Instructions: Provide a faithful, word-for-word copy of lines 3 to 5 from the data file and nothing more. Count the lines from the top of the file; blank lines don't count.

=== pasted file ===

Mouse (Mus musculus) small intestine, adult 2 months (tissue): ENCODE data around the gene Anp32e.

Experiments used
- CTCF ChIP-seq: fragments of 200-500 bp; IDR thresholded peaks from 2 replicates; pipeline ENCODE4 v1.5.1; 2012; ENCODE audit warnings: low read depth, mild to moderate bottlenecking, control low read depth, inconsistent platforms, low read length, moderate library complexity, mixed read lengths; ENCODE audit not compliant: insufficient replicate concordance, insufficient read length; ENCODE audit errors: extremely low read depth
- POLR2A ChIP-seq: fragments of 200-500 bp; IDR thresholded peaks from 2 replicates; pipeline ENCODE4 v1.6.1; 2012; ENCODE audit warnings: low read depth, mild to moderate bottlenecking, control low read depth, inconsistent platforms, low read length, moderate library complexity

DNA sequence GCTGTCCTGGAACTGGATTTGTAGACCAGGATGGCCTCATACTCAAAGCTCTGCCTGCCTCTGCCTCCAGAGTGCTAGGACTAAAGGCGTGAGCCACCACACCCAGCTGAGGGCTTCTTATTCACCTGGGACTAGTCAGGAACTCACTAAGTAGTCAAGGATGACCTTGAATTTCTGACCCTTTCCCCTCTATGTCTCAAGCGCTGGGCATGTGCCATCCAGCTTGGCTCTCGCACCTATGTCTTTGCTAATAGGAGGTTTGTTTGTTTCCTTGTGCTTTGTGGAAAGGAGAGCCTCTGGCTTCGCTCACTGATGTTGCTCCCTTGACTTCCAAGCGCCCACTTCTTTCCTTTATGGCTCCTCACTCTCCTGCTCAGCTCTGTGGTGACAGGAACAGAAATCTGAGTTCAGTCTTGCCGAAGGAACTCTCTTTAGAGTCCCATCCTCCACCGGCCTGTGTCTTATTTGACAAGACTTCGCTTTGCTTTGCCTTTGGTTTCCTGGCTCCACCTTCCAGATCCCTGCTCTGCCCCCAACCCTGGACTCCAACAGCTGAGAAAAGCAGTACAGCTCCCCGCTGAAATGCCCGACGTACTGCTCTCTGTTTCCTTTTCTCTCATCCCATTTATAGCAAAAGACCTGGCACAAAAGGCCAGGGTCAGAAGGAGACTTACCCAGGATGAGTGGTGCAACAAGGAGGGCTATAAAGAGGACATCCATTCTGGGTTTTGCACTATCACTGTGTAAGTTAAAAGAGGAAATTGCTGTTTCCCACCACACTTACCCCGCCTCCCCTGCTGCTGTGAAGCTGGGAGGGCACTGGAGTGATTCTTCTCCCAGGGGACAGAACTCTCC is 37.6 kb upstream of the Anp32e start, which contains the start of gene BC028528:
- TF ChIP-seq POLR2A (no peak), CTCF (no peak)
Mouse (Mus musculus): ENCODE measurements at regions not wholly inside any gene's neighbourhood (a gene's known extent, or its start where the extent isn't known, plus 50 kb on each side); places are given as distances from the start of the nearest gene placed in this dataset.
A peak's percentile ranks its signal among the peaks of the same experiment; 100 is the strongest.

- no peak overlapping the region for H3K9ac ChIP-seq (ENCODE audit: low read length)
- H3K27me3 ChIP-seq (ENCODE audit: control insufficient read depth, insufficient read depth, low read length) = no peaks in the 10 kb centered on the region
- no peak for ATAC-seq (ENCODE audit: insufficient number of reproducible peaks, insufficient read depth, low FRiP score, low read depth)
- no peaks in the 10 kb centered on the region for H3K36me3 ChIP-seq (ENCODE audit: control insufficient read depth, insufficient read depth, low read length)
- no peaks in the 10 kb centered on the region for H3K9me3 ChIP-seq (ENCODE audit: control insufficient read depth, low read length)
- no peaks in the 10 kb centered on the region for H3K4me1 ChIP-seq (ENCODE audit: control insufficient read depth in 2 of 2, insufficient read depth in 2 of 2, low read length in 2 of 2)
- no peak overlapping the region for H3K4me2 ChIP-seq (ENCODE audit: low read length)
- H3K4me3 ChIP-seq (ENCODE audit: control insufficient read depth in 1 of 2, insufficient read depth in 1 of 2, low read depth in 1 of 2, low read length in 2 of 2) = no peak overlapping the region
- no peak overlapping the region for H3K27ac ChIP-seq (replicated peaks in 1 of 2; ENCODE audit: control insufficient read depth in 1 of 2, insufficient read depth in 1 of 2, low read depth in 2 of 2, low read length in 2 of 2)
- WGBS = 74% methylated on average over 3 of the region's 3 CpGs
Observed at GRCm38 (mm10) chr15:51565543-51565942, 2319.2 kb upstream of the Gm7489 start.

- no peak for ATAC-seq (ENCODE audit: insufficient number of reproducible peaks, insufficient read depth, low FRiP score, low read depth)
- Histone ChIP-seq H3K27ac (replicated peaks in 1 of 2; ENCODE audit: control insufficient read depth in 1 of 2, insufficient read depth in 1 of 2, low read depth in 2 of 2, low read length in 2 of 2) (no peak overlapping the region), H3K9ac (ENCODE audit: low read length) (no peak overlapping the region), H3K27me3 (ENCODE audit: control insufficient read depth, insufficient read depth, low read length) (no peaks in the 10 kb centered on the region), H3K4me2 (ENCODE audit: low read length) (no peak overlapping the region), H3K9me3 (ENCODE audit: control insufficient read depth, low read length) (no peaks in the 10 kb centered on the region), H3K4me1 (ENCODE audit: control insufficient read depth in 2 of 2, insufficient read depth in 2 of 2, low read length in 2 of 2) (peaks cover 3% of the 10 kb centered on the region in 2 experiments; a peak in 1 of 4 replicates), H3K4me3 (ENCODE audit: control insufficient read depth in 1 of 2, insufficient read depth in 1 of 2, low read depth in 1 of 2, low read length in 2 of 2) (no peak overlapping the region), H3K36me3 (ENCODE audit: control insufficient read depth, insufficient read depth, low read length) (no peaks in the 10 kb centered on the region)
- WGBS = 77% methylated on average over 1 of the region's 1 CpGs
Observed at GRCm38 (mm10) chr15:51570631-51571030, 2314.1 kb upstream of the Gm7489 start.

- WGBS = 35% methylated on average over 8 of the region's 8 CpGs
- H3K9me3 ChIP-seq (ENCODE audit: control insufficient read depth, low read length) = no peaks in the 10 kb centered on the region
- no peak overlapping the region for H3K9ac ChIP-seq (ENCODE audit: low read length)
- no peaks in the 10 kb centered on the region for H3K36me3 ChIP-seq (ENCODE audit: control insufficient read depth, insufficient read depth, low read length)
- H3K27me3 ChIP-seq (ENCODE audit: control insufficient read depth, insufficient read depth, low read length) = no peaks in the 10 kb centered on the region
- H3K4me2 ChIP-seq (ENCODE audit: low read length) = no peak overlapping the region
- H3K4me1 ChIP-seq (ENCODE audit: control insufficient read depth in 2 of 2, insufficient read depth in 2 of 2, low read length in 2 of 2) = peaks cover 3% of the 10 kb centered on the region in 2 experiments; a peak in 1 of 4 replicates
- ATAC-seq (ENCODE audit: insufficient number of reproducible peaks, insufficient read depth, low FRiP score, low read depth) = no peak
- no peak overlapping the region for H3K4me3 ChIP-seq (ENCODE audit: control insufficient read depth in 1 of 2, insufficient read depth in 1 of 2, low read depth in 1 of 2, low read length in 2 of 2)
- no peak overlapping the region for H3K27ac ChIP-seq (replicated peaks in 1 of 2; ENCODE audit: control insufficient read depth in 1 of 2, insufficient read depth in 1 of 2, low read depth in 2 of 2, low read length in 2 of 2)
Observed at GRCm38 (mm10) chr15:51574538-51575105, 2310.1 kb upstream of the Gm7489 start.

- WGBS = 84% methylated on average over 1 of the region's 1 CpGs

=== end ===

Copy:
- CTCF ChIP-seq: fragments of 200-500 bp; IDR thresholded peaks from 2 replicates; pipeline ENCODE4 v1.5.1; 2012; ENCODE audit warnings: low read depth, mild to moderate bottlenecking, control low read depth, inconsistent platforms, low read length, moderate library complexity, mixed read lengths; ENCODE audit not compliant: insufficient replicate concordance, insufficient read length; ENCODE audit errors: extremely low read depth
- POLR2A ChIP-seq: fragments of 200-500 bp; IDR thresholded peaks from 2 replicates; pipeline ENCODE4 v1.6.1; 2012; ENCODE audit warnings: low read depth, mild to moderate bottlenecking, control low read depth, inconsistent platforms, low read length, moderate library complexity

DNA sequence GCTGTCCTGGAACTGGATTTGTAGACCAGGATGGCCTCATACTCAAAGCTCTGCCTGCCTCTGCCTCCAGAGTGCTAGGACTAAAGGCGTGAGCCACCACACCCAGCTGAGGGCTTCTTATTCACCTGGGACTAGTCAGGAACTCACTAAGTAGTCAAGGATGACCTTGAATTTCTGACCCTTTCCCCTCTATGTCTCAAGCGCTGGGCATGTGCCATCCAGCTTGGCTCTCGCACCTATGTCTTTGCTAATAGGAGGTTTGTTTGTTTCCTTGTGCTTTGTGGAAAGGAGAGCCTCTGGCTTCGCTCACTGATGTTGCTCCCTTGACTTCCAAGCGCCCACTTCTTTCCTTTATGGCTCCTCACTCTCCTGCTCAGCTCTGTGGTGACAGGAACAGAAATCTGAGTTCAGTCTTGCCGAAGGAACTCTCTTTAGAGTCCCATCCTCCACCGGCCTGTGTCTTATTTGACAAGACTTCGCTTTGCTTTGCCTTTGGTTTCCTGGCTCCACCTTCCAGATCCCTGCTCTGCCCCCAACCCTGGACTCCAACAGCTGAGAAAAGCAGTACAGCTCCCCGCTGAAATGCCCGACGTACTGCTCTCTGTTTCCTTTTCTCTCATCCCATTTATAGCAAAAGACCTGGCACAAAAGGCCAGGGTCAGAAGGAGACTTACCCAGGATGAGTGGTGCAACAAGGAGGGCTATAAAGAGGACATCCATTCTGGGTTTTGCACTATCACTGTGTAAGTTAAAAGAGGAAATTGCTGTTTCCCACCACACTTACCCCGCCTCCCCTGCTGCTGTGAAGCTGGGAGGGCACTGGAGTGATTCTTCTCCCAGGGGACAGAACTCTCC is 37.6 kb upstream of the Anp32e start, which contains the start of gene BC028528: